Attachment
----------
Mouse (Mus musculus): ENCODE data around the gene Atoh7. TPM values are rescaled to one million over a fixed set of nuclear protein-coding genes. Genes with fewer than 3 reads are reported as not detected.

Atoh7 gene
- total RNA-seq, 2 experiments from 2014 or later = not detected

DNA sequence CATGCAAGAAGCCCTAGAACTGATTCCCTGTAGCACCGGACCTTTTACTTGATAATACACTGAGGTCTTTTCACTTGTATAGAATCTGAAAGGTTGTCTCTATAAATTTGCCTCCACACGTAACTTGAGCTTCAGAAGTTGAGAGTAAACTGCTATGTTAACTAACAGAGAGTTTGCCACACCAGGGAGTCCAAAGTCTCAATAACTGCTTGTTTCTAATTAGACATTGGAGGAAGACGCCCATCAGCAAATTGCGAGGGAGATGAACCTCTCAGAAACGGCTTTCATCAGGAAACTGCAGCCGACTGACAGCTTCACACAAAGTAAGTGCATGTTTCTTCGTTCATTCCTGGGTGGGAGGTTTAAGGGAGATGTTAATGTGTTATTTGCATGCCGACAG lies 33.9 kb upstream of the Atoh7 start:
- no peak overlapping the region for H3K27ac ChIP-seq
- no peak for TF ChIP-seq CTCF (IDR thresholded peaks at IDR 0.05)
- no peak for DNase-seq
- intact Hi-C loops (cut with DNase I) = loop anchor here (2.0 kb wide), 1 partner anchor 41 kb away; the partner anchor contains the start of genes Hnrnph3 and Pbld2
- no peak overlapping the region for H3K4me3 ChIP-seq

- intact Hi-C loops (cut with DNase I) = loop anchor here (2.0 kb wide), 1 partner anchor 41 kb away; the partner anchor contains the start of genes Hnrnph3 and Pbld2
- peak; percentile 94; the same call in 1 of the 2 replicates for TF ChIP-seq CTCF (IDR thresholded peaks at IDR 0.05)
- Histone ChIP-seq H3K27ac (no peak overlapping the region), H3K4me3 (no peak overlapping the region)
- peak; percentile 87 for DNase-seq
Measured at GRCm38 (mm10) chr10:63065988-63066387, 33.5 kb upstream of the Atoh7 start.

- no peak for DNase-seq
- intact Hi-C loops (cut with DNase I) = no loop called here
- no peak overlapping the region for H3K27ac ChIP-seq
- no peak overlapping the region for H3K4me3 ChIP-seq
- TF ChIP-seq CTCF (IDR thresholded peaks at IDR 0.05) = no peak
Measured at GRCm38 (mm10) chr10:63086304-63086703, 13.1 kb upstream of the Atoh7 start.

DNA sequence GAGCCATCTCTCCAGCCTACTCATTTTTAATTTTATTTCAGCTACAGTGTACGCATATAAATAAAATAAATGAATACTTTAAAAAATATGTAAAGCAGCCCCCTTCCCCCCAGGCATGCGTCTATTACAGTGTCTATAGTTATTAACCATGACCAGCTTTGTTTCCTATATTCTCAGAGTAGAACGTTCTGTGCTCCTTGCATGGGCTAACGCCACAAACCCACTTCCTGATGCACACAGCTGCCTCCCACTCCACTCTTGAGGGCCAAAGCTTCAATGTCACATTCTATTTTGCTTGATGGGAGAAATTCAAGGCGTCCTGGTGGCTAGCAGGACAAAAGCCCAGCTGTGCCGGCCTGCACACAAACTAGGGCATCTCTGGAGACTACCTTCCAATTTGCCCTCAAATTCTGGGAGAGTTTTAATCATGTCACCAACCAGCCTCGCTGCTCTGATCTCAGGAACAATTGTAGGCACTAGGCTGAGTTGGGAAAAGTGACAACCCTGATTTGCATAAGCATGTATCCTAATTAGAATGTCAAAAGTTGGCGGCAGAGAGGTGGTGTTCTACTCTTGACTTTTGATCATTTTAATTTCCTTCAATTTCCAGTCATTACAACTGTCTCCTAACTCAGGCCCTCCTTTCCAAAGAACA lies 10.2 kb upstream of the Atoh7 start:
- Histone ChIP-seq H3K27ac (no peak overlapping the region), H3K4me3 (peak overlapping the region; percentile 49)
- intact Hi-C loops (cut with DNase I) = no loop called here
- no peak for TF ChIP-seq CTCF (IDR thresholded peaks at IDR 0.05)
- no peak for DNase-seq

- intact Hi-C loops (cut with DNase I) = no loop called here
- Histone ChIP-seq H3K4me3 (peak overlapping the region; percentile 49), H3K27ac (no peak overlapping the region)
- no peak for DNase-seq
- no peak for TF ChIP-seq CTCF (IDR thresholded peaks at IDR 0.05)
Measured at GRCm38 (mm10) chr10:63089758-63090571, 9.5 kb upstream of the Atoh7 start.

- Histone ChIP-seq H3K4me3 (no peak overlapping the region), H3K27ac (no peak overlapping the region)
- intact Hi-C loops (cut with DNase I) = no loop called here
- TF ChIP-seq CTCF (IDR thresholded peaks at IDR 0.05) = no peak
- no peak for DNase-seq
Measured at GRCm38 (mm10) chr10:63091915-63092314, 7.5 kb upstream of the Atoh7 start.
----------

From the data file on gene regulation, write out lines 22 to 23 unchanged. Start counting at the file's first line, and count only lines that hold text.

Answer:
- Histone ChIP-seq H3K27ac (no peak overlapping the region), H3K4me3 (peak overlapping the region; percentile 49)
- intact Hi-C loops (cut with DNase I) = no loop called here